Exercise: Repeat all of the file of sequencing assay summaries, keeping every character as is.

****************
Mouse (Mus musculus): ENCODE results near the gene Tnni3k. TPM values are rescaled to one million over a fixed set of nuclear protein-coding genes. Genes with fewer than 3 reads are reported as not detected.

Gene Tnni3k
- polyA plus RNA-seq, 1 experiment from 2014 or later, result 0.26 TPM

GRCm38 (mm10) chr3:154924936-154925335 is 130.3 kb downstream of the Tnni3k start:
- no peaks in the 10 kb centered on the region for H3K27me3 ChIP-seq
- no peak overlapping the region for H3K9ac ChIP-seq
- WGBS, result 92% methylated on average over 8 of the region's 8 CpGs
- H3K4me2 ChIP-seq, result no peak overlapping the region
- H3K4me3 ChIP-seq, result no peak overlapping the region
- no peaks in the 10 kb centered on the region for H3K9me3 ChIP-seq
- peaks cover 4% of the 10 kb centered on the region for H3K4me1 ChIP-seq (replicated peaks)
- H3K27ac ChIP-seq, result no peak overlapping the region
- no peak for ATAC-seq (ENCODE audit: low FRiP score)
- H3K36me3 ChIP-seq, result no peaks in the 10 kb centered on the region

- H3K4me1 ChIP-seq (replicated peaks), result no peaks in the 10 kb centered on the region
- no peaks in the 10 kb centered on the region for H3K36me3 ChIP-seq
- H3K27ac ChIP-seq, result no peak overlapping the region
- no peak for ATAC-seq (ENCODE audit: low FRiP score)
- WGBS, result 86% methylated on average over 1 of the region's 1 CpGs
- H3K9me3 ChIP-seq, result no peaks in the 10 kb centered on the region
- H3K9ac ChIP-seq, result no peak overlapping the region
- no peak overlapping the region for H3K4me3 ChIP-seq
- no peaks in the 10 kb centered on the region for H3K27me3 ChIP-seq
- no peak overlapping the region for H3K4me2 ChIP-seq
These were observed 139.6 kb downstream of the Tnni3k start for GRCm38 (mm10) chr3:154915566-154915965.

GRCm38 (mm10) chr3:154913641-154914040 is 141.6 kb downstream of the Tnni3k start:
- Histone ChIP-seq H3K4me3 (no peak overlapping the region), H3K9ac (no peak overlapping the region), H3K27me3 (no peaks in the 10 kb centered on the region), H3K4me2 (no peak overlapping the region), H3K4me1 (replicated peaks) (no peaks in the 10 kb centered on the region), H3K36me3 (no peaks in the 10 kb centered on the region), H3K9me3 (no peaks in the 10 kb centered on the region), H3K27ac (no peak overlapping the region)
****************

Mouse (Mus musculus): ENCODE results near the gene Tnni3k. TPM values are rescaled to one million over a fixed set of nuclear protein-coding genes. Genes with fewer than 3 reads are reported as not detected.

Gene Tnni3k
- polyA plus RNA-seq, 1 experiment from 2014 or later, result 0.26 TPM

GRCm38 (mm10) chr3:154924936-154925335 is 130.3 kb downstream of the Tnni3k start:
- no peaks in the 10 kb centered on the region for H3K27me3 ChIP-seq
- no peak overlapping the region for H3K9ac ChIP-seq
- WGBS, result 92% methylated on average over 8 of the region's 8 CpGs
- H3K4me2 ChIP-seq, result no peak overlapping the region
- H3K4me3 ChIP-seq, result no peak overlapping the region
- no peaks in the 10 kb centered on the region for H3K9me3 ChIP-seq
- peaks cover 4% of the 10 kb centered on the region for H3K4me1 ChIP-seq (replicated peaks)
- H3K27ac ChIP-seq, result no peak overlapping the region
- no peak for ATAC-seq (ENCODE audit: low FRiP score)
- H3K36me3 ChIP-seq, result no peaks in the 10 kb centered on the region

- H3K4me1 ChIP-seq (replicated peaks), result no peaks in the 10 kb centered on the region
- no peaks in the 10 kb centered on the region for H3K36me3 ChIP-seq
- H3K27ac ChIP-seq, result no peak overlapping the region
- no peak for ATAC-seq (ENCODE audit: low FRiP score)
- WGBS, result 86% methylated on average over 1 of the region's 1 CpGs
- H3K9me3 ChIP-seq, result no peaks in the 10 kb centered on the region
- H3K9ac ChIP-seq, result no peak overlapping the region
- no peak overlapping the region for H3K4me3 ChIP-seq
- no peaks in the 10 kb centered on the region for H3K27me3 ChIP-seq
- no peak overlapping the region for H3K4me2 ChIP-seq
These were observed 139.6 kb downstream of the Tnni3k start for GRCm38 (mm10) chr3:154915566-154915965.

GRCm38 (mm10) chr3:154913641-154914040 is 141.6 kb downstream of the Tnni3k start:
- Histone ChIP-seq H3K4me3 (no peak overlapping the region), H3K9ac (no peak overlapping the region), H3K27me3 (no peaks in the 10 kb centered on the region), H3K4me2 (no peak overlapping the region), H3K4me1 (replicated peaks) (no peaks in the 10 kb centered on the region), H3K36me3 (no peaks in the 10 kb centered on the region), H3K9me3 (no peaks in the 10 kb centered on the region), H3K27ac (no peak overlapping the region)